• The effect of scepticism, self-construal, and self-esteem on auditors' ethical judgments and ethical intentions in an auditor-client conflict situation

    Macquarie University. Department of Accounting and Corporate Governance; Mohammad, Hamed (Sydney, Australia : Macquarie University, 2017)
    Theoretical thesis.
  • Emergency care research ethics in low- and middle-income countries

    Millum, Joseph; Beecroft, Blythe; Hardcastle, Timothy C.; Hirshon, Jon Mark; Hyder, Adnan A.; Newberry, Jennifer A.; Saenz, Carla (2019)
    A large proportion of the total global burden of disease is caused by emergency medical conditions. Emergency care research is essential to improving emergency medicine but this research can raise some distinctive ethical challenges, especially with regard to (1) standard of care and risk–benefit assessment; (2) blurring of the roles of clinician and researcher; (3) enrolment of populations with intersecting vulnerabilities; (4) fair participant selection; (5) quality of consent; and (6) community engagement. Despite the importance of research to improve emergency care in low-income and middle-income countries (LMICs) and the widely acknowledged ethical challenges, very little has been written on the ethics of emergency care research in LMICs. This paper examines the ethical and regulatory challenges to conducting emergency care research with human participants in LMICs. We outline key challenges, present potential solutions or frameworks for addressing these challenges, and identify gaps. Despite the ethical and regulatory challenges, conducting high-quality, ethical emergency care research in LMICs is possible and it is essential for global health.
  • The Calls for Universal Social Protection by International Organizations: Constructing a New Global Consensus

    Leisering, Lutz (PRT, 2020-04-30)
    Universalism has become a lead idea of global social politics, and of global social security in particular, first voiced in the Universal Declaration of Human Rights of 1948 and renewed in recent calls for "Social Security for All" and "Universal Health Coverage," and in the Global Partnership for Universal Social Protection to Achieve the Sustainable Development Goals launched by the World Bank and the International Labour Organization in 2016. This article analyses the idea of a universal right to social protection, as recently articulated by international organizations. According to J. W. Meyer’s neo-institutionalist theory of world society (Krücken & Drori, 2009; Meyer, 2007), universalism is a world-cultural norm, and international organizations are proponents of world culture. This article is based on the assumption that the meaning of universalism is not fixed, but that international organizations construct the norm in changing ways to secure worldwide acceptance and applicability, considering that states have very diverse socio-economic conditions and socio-cultural backgrounds. Accordingly, the article analyses how international organizations construct the cultural idea of universalism as well as institutional models of universal social protection. The finding is that the recent calls for universalism represent a new interpretation of universalism that refers to individual entitlements to benefits rather than collective development, and that this global consensus was reached by constructing the norm in a way to leave room for interpretation and adaptation. However, the price of consensus is the attenuation of the norm, by allowing particularistic interpretations and by weakening the content of the right to social protection. The article also seeks to explain the rise of the new global consensus and identify its limitations.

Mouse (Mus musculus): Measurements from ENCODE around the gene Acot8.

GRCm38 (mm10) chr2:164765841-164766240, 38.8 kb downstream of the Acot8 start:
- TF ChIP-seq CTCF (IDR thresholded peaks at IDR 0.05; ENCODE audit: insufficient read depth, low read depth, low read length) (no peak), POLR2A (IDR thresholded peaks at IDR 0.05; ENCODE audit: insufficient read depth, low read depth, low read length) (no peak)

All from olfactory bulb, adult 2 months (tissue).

• Research Ethics Committees and Community Values: Devlin, Dworkin, Hart and Beyond

    Salako, Solomon E. (World Association for Medical Law, 2010)
    Two fundamental requirements ought to be met in any selection to research ethics committees: (i) professional scientific competence, and (ii) the understanding of moral values which prevail in any community. The question is: Should the verdicts of research ethics committees be based on community values? This article critically examines theories of community as were propounded by Devlin, Dworkin and Hart in answer to this question. It is argued that community values are complementary rather than conflicting, and that Dworkin's theory of community provides an analytical framework for research ethics on the new genetic technologies. Finally, it is submitted that the verdicts of research ethics committees should be based on community values.
  • Les cadres sociaux de la mémoire

    Halbwachs, Maurice (AlcanFRAParis, 2018-10-29)
  • Konventionen, epistemische Werte und Kritik: Neopragmatische Perspektiven auf Sozialforschung

    Diaz-Bone, Rainer; Horvath, Kenneth (DEU, 2020-04-15)